br have been a factor
have been a factor, this finding was likely due to the fact that patients reported relatively good average pre-surgical QOL and swallowing function regardless of disease stage (Range = 84.11–88.93 out of 100 on the UWQOL , with higher scores indicating better QOL, and 80.04–88.11 out of 100 on the MDADI , with higher scores indicating better swallowing function). Future prospective investigations using larger and possibly more homogenous samples are needed to better clarify associations between QOL, dysphagia, and health service use in this population.
Our findings suggest that QOL measures and PROMs, which are inexpensive and often quickly and easily administered, may be useful in predicting post-surgical health resource use. This underscores the im-portance of routinely collecting QOL and PROM data in clinical practice as they MK 2206 could complement other prognostic factors in the pre-operative setting. For example, pre-operative counseling with a speech-language pathologist (SLP) may lead to shorter hospital LOS and lower rates of hospital readmission after total laryngectomy. In addition to preparing patients to cope with the physiological and anatomical changes and possibly reducing anxiety, pre-operative visits with an SLP can also provide prophylactic intervention as appropriate and address current swallowing complaints that may or may not be resolved with surgery. These visits could also help set up a good rapport for post-operative therapeutic intervention and help the patient prepare for an earlier discharge by beginning the educational process of how to engage in post-operative self-management. In this sense, improved patient edu-cation in the pre-op setting could contribute to the reduced likelihood of ED visits and hospital readmissions that are related to patient self-care issues.
Integration of QOL measures and PROMs in routine clinical care may also help identify which patients would benefit most from diﬀerent treatment programs. Despite the fact that patients' subjective reports of their dysphagic symptoms do not always reflect the actual physiology of the swallow [56–58], patients who indicate that their swallowing function is compromised prior to surgery may benefit from more up front intervention. For example, based on this information the SLP could suggest possible behavioral interventions or compensatory stra-tegies to deal with the patient’s dysphagic symptoms while they wait for surgery. QOL measures and PROMs could also be used to identify pa-tients who are at risk for increased health service use so secretion can be targeted to improve discharge planning and coordination of hospital care. This information is valuable to clinicians who often place the focus of increased resource utilization on social, patient, and disease related factors despite data, which indicates that a large number of barriers to quality improvement initiatives for surgical patients center around institutional resources and providers themselves [59–61]. Therefore, inexpensive strategies are needed to identify patients at risk for increased health resource utilization, such as routine QOL and PROM evaluations. Such strategies have the potential to be accepted by providers, do not require significant institutional resources, and could potentially reduce health resource use in the HNC setting.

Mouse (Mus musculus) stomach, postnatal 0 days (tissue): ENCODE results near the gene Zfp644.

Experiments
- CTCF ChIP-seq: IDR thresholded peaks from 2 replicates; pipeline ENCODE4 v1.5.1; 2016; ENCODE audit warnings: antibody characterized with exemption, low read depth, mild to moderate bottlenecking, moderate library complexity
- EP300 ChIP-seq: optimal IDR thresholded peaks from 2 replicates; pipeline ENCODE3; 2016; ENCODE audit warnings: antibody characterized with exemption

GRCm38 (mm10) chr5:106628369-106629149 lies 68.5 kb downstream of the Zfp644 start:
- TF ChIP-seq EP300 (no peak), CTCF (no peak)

Conflict of interest
None of the authors have any actual or potential conflicts of interest including any financial, personal, or other relationships with other people or organizations within that could inappropriately influence their work.
This study was supported in part by a grant from the National Cancer Institute R21CA178478 (PI: Hoda Badr, PhD.) as well as use of facilities and resources at the Houston HSR&D Center for Innovations in Oral Oncology 90 (2019) 102–108
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